An extensive 2009 report by the United States National Research Council of the Academy of Sciences, commissioned by the United States Congress, stated six main findings.[147] First, that compact development is likely to reduce "Vehicle Miles Traveled" (VMT) throughout the country. Second, that doubling residential density in a given area could reduce VMT by as much as 25% if coupled with measures such as increased employment density and improved public transportation. Third, that higher density, mixed-use developments would produce both direct reductions in CO2 emissions (from less driving), and indirect reductions (such as from lower amounts of materials used per housing unit, higher efficiency climate control, longer vehicle lifespans, and higher efficiency delivery of goods and services). Fourth, that although short term reductions in energy use and CO2 emissions would be modest, that these reductions would grow over time. Fifth, that a major obstacle to more compact development in the United States is political resistance from local zoning regulators, which would hamper efforts by state and regional governments to participate in land-use planning. Sixth, the committee agreed that changes in development that would alter driving patterns and building efficiency would have various secondary costs and benefits that are difficult to quantify. The report recommends that policies supporting compact development (and especially its ability to reduce driving, energy use, and CO2 emissions) should be encouraged.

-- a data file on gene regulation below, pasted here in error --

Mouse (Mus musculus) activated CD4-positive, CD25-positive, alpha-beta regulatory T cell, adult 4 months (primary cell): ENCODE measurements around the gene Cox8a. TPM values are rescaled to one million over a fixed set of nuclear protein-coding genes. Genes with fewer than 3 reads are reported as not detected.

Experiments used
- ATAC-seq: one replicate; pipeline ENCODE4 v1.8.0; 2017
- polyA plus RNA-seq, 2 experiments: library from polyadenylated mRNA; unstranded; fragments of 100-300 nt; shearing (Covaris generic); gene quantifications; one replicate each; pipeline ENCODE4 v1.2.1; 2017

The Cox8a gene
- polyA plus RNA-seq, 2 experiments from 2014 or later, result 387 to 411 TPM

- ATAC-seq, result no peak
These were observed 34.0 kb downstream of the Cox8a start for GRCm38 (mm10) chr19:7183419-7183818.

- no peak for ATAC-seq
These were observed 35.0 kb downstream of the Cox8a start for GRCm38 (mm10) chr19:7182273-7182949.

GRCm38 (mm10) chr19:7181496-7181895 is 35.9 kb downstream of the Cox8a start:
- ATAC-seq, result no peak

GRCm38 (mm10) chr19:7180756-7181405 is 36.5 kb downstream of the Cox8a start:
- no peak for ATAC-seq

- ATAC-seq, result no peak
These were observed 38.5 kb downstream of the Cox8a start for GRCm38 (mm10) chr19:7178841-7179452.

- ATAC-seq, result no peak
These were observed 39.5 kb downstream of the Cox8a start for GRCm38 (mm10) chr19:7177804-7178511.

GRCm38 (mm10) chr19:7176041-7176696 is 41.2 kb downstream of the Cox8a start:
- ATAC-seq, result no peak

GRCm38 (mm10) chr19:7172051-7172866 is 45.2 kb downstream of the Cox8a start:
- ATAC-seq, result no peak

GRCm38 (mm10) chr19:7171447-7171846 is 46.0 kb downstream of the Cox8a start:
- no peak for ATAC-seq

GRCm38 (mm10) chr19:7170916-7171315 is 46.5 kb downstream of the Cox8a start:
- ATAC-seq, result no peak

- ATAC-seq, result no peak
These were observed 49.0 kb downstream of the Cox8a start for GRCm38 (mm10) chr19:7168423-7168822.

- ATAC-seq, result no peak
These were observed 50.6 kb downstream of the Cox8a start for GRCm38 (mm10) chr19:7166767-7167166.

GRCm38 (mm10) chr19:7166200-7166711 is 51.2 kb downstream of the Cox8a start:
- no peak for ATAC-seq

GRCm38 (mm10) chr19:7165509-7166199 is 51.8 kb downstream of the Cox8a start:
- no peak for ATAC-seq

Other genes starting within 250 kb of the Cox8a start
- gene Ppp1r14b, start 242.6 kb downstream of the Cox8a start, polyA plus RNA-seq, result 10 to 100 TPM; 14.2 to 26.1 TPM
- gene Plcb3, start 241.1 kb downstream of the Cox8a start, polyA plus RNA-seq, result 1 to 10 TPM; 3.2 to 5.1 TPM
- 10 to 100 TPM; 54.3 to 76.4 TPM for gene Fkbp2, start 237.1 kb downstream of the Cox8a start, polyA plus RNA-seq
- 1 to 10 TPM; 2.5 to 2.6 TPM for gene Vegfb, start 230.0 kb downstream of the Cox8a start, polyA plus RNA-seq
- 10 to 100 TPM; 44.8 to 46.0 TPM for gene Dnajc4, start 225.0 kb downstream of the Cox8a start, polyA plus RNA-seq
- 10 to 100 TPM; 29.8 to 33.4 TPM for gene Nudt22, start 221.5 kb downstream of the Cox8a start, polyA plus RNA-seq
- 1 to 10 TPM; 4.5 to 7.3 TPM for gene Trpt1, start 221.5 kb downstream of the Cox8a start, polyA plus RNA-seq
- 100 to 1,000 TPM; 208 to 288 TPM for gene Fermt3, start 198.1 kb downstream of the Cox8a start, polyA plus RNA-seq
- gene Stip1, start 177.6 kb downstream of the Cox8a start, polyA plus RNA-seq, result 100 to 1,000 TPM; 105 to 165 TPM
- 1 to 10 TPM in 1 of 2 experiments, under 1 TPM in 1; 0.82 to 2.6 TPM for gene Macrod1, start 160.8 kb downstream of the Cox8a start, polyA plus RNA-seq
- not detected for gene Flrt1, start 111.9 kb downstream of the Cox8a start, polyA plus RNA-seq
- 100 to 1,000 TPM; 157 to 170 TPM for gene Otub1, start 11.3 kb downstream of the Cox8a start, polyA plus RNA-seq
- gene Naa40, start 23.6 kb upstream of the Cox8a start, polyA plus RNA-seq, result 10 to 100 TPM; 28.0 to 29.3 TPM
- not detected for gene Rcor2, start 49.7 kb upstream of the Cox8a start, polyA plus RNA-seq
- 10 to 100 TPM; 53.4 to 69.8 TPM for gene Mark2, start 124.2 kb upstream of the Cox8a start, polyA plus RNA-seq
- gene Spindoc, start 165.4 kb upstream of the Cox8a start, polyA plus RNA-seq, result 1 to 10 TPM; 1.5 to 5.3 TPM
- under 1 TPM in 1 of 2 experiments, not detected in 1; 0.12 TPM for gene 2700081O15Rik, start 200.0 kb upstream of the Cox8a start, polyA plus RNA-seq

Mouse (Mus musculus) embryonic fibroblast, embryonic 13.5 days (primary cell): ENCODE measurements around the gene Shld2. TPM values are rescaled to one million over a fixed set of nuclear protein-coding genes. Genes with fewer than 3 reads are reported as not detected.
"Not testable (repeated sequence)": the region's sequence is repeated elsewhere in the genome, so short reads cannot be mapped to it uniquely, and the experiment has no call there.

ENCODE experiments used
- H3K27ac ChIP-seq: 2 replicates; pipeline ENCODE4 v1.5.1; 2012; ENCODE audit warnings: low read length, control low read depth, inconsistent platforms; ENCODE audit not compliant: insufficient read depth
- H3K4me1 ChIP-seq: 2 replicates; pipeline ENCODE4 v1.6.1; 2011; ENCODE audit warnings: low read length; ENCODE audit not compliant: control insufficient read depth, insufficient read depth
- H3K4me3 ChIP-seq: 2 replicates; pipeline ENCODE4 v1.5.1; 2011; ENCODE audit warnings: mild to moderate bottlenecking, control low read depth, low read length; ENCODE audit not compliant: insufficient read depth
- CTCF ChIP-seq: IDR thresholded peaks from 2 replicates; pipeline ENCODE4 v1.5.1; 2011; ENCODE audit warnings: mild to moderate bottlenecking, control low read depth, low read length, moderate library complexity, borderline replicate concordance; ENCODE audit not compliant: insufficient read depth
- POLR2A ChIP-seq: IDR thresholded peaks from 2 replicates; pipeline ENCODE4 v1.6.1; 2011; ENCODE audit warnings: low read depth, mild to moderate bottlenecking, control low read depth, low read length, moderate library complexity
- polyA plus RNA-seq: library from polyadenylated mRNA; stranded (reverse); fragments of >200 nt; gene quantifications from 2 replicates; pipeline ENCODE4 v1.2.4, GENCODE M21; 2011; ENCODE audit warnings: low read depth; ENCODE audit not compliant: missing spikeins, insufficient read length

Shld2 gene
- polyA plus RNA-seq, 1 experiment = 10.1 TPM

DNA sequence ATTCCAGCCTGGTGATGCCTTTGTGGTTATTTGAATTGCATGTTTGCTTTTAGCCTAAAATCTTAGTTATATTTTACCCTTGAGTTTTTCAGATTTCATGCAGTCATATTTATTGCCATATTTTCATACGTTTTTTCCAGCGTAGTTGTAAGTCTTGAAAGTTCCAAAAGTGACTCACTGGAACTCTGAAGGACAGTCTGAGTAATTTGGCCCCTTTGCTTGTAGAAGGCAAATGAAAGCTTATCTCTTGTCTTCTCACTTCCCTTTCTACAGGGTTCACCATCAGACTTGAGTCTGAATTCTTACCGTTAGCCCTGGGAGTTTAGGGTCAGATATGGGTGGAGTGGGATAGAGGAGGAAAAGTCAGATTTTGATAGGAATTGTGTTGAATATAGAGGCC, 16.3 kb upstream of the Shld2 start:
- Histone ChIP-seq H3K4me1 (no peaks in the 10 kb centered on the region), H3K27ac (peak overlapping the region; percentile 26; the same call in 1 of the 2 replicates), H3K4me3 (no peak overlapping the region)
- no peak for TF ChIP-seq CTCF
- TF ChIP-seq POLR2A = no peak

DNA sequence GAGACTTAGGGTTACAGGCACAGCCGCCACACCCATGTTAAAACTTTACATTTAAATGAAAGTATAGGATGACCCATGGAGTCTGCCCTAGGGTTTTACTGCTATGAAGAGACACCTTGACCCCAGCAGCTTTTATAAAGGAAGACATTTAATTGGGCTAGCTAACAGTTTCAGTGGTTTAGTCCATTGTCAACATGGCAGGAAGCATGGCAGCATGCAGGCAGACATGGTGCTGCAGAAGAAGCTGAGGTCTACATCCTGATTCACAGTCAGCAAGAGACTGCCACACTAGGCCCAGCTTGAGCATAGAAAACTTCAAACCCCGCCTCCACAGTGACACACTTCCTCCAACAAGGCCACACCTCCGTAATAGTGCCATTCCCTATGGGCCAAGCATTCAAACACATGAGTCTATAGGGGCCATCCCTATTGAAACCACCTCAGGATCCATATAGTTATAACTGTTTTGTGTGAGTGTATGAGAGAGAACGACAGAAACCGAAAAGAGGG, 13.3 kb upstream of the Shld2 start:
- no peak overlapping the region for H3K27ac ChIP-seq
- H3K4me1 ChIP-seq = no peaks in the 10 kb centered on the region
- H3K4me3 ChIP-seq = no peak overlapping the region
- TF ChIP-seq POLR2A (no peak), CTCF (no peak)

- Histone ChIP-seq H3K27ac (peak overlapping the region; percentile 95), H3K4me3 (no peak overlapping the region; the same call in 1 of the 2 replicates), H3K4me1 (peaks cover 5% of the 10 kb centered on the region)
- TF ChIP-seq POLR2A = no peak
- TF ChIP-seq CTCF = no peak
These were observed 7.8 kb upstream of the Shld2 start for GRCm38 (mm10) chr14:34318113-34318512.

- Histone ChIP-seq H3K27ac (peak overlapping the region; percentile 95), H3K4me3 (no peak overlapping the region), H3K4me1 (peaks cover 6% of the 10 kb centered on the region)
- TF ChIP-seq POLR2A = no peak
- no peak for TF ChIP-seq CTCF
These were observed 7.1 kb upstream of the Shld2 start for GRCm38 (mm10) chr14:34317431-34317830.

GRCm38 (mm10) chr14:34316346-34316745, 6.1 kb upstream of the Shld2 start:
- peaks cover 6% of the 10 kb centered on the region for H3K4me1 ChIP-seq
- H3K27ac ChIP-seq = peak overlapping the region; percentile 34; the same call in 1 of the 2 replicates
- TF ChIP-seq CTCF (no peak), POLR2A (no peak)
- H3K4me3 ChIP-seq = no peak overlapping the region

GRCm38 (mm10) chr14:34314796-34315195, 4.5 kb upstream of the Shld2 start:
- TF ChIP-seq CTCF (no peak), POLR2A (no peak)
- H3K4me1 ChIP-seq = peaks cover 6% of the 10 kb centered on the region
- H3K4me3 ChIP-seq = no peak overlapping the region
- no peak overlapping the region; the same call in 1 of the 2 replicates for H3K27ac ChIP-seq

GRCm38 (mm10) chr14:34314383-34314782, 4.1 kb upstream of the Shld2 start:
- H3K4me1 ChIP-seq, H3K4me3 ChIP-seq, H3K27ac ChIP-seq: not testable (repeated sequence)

An economic theory that has been proposed as a remedy is the introduction of a steady state economy. Such a system would include a tax shifting from income to depleting natural resources (and pollution), as well as the limitation of advertising that stimulates demand and population growth. It also includes the institution of policies that move away from globalization and toward localization to conserve energy resources, provide local jobs, and maintain local decision-making authority. Zoning policies would be adjusted to promote resource conservation and eliminate sprawl.[148][149]

Mitigation

To avoid the serious social and economic implications a global decline in oil production could entail, the 2005 Hirsch report emphasized the need to find alternatives, at least ten to twenty years before the peak, and to phase out the use of petroleum over that time.[150] This was similar to a plan proposed for Sweden that same year. Such mitigation could include energy conservation, fuel substitution, and the use of unconventional oil. Because mitigation can reduce the use of traditional petroleum sources, it can also affect the timing of peak oil and the shape of the Hubbert curve.